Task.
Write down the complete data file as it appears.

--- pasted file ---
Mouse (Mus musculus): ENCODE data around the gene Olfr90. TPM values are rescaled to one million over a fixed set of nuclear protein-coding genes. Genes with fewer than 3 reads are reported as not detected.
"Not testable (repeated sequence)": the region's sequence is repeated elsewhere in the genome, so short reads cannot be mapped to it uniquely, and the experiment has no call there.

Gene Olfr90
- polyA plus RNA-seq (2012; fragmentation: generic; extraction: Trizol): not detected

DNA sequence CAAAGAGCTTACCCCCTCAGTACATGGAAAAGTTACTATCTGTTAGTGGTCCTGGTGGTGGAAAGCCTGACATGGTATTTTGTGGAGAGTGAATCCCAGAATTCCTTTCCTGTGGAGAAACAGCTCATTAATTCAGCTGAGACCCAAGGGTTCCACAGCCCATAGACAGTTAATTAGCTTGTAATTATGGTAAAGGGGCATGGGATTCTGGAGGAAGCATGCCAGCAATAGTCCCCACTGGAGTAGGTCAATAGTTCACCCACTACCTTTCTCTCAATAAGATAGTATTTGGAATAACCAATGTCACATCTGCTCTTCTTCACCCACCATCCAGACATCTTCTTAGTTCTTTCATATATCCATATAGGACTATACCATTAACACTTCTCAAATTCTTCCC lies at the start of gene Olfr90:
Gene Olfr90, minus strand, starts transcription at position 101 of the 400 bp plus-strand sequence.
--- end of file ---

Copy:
Mouse (Mus musculus): ENCODE data around the gene Olfr90. TPM values are rescaled to one million over a fixed set of nuclear protein-coding genes. Genes with fewer than 3 reads are reported as not detected.
"Not testable (repeated sequence)": the region's sequence is repeated elsewhere in the genome, so short reads cannot be mapped to it uniquely, and the experiment has no call there.

Gene Olfr90
- polyA plus RNA-seq (2012; fragmentation: generic; extraction: Trizol): not detected

DNA sequence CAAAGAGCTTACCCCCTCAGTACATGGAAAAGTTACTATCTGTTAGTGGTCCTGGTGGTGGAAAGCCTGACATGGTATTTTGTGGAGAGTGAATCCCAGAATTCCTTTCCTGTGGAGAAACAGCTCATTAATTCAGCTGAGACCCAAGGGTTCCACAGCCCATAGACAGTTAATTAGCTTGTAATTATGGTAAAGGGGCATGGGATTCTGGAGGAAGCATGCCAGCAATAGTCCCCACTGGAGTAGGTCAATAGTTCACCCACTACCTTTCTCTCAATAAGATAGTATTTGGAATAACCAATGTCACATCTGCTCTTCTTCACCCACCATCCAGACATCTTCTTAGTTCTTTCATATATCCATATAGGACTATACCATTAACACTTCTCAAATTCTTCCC lies at the start of gene Olfr90:
Gene Olfr90, minus strand, starts transcription at position 101 of the 400 bp plus-strand sequence.